High Noon in the Valley of the Shadow

The air shimmers with heat as the camera pans, taking in the dusty red desert and the windswept blue sky. It settles on a man wearing long leather chaps, gun belt slung low on his hips. There’s a soft jingle of spurs as the focus shifts to a outlaw, all dressed in black, facing him twenty paces away. The outlaw shifts his balance and his fingers twitch above his holster. The look on his face—is it murder, or is it fear? The focus shifts back to the gunslinger standing with shoulders relaxed, unperturbed, humor in his eyes. He tips his hat.

The acrid taste of gunpowder stains the air, and before the smoke fades the outlaw’s on his black horse, riding it hard out of town. The camera spins past faces in the storefront windows to a freckled young boy yelling victoriously, hurling rock after rock after this beaten man—“Go on! Don’t you come back again!” Newsboy cap, dirty white shirt under suspenders, pants too short,  dusty black leather shoes. He’s been playing at Gunslinger for years already. His pistol’s fake, but he knows how to use it. And he knows he doesn’t need it. All he needs are these rocks, the triumph in his heart, and the victor behind him. He shouts insults, daring the outlaw to come back and fight like a man. He knows his town’s protected and he’s got nothing to fear.

Crank it up. Close your eyes. When you hear the boy shout, take up your rocks and shout with him.

He is risen. Death’s been defeated.
The stories are true.


In celebration of Easter, Andrew is giving away a free download of this song on his Facebook page.

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Finals, finally

This morning i intended to wake at 6:30 (and be coiffied and preened), spend time with Scripture and prayer and coffee after showering, and then dive into writing and reading. Instead, i hit snooze twice, made tea instead of coffee, and at 9:am, i am just about to begin today’s work. i have a whole book to read and internalize before the end of the week, when i hope to test out of one seminary class. Classes begin next Monday. i feel overwhelmed, and i know i did this to myself.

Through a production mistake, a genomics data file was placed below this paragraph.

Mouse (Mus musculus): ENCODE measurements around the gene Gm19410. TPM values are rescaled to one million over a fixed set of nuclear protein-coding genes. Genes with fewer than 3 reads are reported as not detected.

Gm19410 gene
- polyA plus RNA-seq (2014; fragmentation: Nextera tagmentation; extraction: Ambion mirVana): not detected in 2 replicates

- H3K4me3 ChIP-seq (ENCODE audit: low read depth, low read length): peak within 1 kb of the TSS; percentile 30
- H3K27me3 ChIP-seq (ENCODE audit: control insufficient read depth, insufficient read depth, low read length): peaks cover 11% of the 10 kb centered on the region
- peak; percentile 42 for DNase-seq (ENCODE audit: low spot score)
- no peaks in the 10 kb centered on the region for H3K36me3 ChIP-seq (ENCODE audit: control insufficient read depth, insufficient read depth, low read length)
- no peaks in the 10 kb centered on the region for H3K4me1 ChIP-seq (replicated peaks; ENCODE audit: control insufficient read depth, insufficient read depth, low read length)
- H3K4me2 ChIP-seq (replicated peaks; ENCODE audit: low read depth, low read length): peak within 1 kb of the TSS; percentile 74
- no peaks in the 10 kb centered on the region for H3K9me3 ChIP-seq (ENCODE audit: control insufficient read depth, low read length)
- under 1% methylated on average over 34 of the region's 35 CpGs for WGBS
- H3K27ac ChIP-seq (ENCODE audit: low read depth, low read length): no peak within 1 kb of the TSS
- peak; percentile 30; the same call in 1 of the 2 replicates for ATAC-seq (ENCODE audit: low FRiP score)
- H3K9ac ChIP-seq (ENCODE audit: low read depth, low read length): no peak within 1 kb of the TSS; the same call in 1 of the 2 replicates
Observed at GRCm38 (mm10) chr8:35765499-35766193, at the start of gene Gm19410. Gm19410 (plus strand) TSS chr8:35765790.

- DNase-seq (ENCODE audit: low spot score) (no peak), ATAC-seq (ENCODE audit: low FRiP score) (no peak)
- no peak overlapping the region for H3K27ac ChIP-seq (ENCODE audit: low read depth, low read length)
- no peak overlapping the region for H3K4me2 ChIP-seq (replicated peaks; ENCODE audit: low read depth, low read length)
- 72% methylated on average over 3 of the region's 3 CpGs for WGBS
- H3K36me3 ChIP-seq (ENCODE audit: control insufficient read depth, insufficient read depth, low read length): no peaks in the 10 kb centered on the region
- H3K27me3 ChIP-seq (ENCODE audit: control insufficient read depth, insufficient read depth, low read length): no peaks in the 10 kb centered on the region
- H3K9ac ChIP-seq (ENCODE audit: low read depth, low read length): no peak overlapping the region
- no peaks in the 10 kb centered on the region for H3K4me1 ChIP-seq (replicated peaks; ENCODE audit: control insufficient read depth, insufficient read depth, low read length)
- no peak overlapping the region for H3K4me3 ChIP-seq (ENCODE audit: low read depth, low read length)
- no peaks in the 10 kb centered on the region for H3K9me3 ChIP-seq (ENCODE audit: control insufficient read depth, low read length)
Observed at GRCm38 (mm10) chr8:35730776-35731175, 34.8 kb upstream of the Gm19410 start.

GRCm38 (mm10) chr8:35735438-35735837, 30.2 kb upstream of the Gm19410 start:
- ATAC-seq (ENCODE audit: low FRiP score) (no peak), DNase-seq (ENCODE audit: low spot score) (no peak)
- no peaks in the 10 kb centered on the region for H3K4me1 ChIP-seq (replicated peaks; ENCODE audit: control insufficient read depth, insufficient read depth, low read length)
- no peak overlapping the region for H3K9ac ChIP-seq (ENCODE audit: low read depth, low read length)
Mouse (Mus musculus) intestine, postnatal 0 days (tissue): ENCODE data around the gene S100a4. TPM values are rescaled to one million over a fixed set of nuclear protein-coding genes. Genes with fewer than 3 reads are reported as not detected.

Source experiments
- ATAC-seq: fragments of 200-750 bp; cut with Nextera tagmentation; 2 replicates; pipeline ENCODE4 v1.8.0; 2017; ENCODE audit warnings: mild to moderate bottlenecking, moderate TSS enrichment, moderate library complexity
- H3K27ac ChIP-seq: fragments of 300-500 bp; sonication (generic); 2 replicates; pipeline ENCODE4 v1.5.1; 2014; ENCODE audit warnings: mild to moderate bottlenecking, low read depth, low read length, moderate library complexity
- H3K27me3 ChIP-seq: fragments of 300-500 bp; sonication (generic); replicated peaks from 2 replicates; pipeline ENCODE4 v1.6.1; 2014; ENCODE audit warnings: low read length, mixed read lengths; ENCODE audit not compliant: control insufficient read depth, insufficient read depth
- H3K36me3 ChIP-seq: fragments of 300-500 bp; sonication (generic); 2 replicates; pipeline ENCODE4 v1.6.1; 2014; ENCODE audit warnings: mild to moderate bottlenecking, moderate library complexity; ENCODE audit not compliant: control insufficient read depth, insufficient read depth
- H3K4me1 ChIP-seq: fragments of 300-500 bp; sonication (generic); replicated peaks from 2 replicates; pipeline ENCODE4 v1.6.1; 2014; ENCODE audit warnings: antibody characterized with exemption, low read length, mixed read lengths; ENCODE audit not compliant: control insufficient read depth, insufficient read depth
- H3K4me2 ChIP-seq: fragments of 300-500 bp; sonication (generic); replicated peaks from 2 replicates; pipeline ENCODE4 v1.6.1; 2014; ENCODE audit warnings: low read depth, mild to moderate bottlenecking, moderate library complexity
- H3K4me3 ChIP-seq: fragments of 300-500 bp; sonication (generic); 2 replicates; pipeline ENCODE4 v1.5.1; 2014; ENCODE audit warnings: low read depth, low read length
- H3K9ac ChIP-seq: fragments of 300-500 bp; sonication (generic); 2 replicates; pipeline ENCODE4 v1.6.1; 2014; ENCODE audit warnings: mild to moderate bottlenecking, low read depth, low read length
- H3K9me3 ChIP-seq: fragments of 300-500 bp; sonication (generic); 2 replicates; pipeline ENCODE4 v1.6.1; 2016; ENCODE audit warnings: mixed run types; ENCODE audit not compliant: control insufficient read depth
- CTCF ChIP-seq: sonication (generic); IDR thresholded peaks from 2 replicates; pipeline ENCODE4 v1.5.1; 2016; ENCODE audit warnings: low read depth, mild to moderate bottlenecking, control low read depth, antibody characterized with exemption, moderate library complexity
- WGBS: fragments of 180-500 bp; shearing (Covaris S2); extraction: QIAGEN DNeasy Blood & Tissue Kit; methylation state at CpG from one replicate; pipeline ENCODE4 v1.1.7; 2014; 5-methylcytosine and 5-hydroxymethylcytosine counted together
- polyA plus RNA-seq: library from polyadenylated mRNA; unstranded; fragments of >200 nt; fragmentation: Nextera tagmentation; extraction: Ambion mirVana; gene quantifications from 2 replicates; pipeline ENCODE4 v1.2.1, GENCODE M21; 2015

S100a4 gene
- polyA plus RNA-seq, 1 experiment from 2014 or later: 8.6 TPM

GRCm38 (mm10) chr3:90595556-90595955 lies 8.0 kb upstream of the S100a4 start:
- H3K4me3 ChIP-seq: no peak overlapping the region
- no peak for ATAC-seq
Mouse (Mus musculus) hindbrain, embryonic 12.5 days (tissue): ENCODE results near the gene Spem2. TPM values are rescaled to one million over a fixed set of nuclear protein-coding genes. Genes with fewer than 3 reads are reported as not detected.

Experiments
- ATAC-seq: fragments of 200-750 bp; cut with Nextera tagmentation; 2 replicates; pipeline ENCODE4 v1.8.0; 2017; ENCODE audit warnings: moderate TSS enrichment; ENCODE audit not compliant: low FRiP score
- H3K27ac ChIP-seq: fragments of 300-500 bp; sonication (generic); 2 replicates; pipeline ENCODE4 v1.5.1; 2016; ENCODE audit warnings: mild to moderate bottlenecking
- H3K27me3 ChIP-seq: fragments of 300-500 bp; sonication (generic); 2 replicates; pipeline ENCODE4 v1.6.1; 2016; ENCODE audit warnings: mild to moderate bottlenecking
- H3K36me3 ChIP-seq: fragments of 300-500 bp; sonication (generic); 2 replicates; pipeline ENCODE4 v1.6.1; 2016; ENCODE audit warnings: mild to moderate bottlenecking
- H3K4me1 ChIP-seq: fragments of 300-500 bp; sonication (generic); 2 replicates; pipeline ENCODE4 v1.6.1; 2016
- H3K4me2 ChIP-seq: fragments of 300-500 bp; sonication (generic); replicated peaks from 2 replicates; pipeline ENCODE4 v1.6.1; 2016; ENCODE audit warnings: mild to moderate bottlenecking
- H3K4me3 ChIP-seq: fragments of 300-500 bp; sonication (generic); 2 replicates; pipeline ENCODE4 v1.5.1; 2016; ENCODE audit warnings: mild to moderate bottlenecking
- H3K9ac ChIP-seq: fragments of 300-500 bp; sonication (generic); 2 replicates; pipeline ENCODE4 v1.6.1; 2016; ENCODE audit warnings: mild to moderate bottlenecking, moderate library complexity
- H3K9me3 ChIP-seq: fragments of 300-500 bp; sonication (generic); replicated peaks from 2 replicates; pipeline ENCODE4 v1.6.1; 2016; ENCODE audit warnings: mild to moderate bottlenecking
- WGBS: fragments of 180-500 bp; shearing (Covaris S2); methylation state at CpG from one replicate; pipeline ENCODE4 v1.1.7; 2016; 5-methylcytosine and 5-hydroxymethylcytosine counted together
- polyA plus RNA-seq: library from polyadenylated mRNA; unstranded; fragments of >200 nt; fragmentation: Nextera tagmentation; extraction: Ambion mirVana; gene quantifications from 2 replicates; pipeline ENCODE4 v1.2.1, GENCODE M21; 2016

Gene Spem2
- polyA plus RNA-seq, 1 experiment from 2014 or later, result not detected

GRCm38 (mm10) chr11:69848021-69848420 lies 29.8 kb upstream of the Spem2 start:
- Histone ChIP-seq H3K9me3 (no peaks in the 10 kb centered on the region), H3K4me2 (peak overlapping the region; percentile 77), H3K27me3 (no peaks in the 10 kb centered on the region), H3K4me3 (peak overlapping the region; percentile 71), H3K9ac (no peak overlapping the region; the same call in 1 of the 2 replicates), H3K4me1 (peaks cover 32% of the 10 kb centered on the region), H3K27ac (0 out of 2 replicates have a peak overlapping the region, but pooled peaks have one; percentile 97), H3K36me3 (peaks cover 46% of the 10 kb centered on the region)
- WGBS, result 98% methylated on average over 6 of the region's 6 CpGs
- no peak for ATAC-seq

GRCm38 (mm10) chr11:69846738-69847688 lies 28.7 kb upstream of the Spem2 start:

But in the mail this morning was my Molehill and a note from a Rabbit. That Molehill moved me to intercession, and the Rabbit-note moved me to tears and gave me the courage i needed to finally open an envelope i received before Christmas. i feared it—it lurked in the corner of my mind and whispered failure to me. It was the final exam for the class that broke me last semester. But after that note, i went to it. i held it in my hands. i poked my finger under the flap and tore it, then slipped the blue book from the envelope.

When i saw the grade, i laughed. When i saw the note at the end of my essay, i laughed again.

Then, a month and a half after the end of my first semester, i checked my grades online: An A in each class.

Grace. Hope. Resurrection.

When melts the sun

When melts the sun into glory
and all earth is suffused by its rays
When the clouds dissolve and the trumpet resounds
at the sight of the Ancient of Days
One kiss from His mouth will shatter our shame
One touch will wake up the dead
And we, with our faces alight with His love,
will trample our glories for His glories instead.

The Budge-Nuzzard and the coming resurrection

It hurts to die but each time I’m raised again and I’m something new, something I don’t recognize, something I never expected. I’ve gotten no better at avoiding the pain, but maybe, just maybe I’m getting better at trusting in the coming resurrection.”